Sunday 30th April

| BY Finn Blythe

We Spoke To David Batchelor Ahead Of His Matt’s Gallery Opening


I arrive at the newly relocated Matt’s Gallery in Bermondsey to find David Batchelor sitting outside on the curb, mid way through lunch. There isn’t even the mildest hint of anxiety as he explains, between bites of a sandwich, that he has just decided to abandon what he’d originally planned for the installation, and instead take a radically different direction, all with less than three days until the show opens. Inside, the space is undergoing a frantic transformation. We stand over a palette piled with discarded drawings, which were originally going to be the main focus of the show, but not any more, “I just didn’t feel comfortable with how they looked”.

Batchelor’s an artist for whom colour is of central importance. A brief look at his bibliography confirms as much; “Found Monochromes”, “Electric Colour Picture” and “Chromophobia” all, as their names suggest, explore our perception of colour. So too his imposing ‘Magic Hour’ neon installation at the Hayward’s 2014 Light Show, which echoed the light spectrum of a city at night. So what does it all mean? We spoke to him to find out.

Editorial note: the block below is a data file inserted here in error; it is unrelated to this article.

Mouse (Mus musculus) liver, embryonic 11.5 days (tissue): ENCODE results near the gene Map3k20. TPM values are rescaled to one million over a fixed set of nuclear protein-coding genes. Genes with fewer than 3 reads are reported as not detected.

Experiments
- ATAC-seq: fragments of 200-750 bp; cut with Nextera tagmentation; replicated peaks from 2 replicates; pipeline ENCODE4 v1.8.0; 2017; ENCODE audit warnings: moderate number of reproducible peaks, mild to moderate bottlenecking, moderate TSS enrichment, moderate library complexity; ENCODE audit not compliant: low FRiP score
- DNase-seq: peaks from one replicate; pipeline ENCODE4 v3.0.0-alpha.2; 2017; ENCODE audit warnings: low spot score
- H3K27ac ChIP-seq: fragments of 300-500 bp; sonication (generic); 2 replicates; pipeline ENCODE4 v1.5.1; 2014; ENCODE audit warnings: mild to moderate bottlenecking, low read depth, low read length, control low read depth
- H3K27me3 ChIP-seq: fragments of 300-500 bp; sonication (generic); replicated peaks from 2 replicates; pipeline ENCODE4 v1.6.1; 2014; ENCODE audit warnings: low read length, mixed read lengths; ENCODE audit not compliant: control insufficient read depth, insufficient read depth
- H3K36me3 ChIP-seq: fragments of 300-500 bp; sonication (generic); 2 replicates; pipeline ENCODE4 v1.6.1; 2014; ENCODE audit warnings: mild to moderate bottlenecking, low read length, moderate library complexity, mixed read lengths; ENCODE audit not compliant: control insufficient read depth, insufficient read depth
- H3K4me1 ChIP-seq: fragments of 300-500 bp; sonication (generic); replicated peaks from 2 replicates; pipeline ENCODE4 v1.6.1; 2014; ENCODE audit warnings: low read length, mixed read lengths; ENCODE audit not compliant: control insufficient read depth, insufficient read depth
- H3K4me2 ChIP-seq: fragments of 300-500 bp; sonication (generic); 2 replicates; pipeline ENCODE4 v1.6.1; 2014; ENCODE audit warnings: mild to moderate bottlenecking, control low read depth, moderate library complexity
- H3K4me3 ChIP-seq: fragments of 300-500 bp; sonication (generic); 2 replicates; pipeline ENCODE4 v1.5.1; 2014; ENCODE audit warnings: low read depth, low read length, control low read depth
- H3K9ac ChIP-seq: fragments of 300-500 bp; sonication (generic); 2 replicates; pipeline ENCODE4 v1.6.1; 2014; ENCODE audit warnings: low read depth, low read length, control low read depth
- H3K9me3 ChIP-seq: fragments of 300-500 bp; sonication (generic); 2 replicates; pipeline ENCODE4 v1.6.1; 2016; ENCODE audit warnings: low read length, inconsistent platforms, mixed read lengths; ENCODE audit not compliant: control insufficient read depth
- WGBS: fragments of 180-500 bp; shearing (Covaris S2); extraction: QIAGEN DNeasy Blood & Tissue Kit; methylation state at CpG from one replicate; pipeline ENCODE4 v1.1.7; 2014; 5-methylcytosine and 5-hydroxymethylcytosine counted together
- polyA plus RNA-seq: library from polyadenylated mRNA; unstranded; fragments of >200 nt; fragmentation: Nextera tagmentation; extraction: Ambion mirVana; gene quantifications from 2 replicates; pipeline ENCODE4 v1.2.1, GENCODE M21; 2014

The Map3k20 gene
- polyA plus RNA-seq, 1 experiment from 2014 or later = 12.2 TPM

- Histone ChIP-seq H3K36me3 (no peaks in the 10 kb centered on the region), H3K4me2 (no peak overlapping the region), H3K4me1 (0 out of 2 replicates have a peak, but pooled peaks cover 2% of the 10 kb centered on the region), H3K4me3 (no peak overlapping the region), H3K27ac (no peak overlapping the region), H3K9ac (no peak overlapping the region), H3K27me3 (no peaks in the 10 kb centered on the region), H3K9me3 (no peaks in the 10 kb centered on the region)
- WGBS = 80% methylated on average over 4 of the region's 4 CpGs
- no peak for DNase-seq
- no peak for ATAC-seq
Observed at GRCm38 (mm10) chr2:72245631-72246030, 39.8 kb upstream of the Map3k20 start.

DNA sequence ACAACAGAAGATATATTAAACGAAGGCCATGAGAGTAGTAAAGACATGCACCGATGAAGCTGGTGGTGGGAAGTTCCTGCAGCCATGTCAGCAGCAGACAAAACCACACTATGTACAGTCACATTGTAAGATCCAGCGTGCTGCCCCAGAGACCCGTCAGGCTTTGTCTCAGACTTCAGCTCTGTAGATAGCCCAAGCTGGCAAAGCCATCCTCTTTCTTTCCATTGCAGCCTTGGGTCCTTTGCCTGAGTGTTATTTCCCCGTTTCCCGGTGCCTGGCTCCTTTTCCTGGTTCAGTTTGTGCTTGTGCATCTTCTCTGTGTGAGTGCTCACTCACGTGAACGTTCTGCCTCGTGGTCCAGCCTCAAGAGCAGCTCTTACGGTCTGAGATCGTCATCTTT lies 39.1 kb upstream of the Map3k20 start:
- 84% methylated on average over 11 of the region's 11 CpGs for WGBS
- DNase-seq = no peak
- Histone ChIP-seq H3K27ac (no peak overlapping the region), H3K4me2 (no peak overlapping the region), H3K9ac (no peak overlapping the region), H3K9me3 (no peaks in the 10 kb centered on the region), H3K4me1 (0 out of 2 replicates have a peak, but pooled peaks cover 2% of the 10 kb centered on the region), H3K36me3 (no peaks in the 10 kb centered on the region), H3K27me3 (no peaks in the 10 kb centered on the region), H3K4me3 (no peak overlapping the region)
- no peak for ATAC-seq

Finn Blythe: So none of these drawings are being hung anymore?

David Batchelor: I mean they’ll all find a use somewhere down the line but just not here. At one stage they were going to be the main part of the show – in fact until yesterday afternoon.

FB: What didn’t feel right?

DB: Well, until you get the work to the gallery you never know what it’s going to look like. That’s a sort of given of any show, you have to respond to what happens in the space. I had this image of what it was all going to all look like, with these 120 drawings all pinned to the wall like a school project. I’ve done that before and been very happy with it, but I did it this time and it just didn’t seem to do anything that I hadn’t seen before. 

FB: So how do you see the connection between the drawings, the sculptures and the wall drawing?